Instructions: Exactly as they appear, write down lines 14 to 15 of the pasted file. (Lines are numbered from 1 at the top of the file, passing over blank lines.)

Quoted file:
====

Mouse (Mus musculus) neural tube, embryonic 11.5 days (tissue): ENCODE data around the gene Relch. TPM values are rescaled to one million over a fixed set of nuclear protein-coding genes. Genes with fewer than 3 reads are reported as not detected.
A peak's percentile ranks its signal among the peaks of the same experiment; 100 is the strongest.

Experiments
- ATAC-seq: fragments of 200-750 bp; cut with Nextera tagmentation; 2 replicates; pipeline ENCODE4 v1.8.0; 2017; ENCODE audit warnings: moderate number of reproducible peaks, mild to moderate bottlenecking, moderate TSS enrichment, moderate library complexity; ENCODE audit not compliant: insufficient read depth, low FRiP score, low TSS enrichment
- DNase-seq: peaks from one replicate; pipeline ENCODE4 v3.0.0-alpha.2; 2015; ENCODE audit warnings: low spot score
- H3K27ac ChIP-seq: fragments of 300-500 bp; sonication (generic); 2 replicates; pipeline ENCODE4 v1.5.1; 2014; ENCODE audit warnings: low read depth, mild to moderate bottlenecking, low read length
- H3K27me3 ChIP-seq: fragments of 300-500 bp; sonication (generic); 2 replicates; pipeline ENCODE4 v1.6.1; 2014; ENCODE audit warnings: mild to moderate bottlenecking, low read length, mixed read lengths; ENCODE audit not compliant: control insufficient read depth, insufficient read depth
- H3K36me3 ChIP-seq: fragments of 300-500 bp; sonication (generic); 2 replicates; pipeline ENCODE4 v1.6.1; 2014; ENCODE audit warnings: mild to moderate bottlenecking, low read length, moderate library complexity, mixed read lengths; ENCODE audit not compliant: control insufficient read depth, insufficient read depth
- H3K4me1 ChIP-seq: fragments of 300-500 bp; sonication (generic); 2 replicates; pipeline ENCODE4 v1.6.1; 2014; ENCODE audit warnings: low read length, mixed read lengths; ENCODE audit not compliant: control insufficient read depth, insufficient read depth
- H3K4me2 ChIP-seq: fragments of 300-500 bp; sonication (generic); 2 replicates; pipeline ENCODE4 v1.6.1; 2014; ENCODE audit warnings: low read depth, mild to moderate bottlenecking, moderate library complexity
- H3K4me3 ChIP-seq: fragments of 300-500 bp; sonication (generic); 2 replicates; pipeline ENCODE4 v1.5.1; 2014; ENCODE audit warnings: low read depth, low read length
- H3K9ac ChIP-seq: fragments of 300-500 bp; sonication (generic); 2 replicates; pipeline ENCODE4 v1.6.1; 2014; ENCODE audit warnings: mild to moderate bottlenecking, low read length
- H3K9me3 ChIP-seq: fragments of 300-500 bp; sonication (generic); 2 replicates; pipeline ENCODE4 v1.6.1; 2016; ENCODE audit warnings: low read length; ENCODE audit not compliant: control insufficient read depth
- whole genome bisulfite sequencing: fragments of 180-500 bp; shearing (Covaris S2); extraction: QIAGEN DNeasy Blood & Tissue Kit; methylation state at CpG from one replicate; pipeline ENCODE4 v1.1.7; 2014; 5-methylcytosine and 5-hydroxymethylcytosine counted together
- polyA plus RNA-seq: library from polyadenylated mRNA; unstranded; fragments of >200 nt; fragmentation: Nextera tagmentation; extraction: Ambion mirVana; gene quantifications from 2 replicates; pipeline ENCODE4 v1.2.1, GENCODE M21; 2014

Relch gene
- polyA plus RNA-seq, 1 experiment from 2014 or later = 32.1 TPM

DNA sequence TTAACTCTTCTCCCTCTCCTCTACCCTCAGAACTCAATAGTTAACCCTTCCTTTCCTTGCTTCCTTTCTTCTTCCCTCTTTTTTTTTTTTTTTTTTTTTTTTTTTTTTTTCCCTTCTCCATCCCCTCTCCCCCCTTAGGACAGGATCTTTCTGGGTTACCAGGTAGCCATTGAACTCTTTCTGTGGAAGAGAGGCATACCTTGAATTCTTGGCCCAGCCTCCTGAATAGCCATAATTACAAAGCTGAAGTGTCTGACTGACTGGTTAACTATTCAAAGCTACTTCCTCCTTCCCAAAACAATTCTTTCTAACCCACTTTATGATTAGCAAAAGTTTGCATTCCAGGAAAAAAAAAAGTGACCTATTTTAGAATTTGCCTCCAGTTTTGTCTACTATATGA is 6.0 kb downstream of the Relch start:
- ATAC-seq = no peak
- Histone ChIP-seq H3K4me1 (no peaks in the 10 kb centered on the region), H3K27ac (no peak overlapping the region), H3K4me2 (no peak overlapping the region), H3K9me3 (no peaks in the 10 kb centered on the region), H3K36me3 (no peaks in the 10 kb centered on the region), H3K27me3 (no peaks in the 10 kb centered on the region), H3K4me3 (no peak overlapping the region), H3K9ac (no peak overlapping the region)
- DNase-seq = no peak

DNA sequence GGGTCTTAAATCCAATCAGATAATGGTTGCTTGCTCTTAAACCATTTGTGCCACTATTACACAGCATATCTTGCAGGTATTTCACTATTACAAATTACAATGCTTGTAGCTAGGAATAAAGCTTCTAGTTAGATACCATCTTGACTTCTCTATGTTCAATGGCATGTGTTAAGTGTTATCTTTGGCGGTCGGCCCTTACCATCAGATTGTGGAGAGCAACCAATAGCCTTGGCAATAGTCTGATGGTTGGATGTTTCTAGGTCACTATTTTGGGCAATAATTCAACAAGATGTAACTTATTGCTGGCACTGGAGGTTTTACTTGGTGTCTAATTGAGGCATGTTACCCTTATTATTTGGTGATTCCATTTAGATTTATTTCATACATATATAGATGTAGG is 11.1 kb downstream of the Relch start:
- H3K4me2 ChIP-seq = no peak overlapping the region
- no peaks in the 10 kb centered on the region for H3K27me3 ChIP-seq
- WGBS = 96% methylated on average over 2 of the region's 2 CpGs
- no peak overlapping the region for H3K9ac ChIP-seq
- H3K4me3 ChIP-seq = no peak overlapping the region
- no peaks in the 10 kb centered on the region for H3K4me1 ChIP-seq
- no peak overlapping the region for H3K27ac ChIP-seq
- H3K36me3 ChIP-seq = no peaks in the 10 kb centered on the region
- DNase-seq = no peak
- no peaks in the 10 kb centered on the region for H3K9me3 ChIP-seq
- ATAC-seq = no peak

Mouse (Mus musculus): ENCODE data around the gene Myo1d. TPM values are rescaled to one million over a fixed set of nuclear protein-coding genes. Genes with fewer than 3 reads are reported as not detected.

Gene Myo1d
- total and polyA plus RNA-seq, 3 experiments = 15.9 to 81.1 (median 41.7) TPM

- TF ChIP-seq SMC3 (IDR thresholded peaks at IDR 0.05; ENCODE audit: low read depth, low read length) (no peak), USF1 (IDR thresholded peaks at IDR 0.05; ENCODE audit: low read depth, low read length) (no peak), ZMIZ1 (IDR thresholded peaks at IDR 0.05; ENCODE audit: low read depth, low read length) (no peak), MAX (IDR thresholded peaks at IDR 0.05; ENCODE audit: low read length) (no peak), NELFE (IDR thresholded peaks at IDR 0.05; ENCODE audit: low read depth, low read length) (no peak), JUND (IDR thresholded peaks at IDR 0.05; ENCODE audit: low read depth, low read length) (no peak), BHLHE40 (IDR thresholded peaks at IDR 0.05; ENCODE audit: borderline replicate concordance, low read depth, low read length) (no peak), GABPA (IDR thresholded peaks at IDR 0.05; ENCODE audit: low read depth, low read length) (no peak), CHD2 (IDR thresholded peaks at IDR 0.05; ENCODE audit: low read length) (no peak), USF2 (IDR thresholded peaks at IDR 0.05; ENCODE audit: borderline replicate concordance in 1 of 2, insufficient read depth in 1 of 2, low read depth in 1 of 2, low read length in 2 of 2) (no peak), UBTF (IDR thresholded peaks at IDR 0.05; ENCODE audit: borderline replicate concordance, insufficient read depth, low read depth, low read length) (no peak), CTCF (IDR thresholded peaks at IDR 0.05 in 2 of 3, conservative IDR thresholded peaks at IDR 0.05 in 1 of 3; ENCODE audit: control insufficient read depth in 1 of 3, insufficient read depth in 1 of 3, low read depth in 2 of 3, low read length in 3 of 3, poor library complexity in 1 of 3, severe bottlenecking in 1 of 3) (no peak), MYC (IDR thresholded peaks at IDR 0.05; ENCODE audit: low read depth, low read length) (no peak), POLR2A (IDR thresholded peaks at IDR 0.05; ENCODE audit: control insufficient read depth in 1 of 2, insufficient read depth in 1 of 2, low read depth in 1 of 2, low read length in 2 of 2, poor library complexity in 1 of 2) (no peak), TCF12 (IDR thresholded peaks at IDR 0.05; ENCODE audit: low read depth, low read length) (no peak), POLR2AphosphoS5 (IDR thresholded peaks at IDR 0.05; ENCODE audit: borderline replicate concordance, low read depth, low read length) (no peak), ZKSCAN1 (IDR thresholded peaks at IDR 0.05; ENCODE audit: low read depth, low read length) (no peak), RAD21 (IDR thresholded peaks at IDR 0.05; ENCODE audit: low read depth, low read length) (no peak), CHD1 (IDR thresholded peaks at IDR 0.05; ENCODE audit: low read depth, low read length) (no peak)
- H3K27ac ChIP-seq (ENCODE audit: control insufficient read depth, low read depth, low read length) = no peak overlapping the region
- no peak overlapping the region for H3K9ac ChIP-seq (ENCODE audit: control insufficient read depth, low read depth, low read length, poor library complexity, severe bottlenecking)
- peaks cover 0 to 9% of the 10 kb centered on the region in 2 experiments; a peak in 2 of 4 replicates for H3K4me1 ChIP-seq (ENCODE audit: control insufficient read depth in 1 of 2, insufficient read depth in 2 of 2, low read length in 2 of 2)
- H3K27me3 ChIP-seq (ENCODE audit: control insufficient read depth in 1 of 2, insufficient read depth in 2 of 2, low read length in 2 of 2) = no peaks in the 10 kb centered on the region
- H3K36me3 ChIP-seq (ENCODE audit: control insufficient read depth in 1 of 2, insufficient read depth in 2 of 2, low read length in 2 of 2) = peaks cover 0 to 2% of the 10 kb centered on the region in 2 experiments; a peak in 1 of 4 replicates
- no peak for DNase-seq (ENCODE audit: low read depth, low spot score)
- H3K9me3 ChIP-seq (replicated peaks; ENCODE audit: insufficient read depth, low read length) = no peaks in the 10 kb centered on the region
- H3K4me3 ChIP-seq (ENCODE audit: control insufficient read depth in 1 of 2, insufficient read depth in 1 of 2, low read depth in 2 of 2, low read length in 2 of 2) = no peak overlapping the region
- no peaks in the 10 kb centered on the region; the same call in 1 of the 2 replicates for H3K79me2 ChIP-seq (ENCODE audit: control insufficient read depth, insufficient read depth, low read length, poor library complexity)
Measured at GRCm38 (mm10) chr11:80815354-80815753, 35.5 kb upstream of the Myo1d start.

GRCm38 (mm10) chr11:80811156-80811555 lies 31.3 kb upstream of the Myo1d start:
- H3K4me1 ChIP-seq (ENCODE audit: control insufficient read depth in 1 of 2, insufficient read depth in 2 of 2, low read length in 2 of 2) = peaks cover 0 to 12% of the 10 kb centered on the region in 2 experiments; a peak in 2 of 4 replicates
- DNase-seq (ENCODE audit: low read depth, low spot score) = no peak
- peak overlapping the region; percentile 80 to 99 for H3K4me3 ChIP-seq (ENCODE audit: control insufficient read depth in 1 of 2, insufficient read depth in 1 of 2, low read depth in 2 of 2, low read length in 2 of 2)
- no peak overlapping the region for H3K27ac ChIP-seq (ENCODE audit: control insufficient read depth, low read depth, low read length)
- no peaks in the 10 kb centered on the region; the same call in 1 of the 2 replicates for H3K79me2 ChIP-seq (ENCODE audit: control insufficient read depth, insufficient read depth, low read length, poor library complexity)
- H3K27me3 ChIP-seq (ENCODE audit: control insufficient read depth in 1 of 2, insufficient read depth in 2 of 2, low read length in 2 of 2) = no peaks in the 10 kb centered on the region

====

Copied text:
- whole genome bisulfite sequencing: fragments of 180-500 bp; shearing (Covaris S2); extraction: QIAGEN DNeasy Blood & Tissue Kit; methylation state at CpG from one replicate; pipeline ENCODE4 v1.1.7; 2014; 5-methylcytosine and 5-hydroxymethylcytosine counted together
- polyA plus RNA-seq: library from polyadenylated mRNA; unstranded; fragments of >200 nt; fragmentation: Nextera tagmentation; extraction: Ambion mirVana; gene quantifications from 2 replicates; pipeline ENCODE4 v1.2.1, GENCODE M21; 2014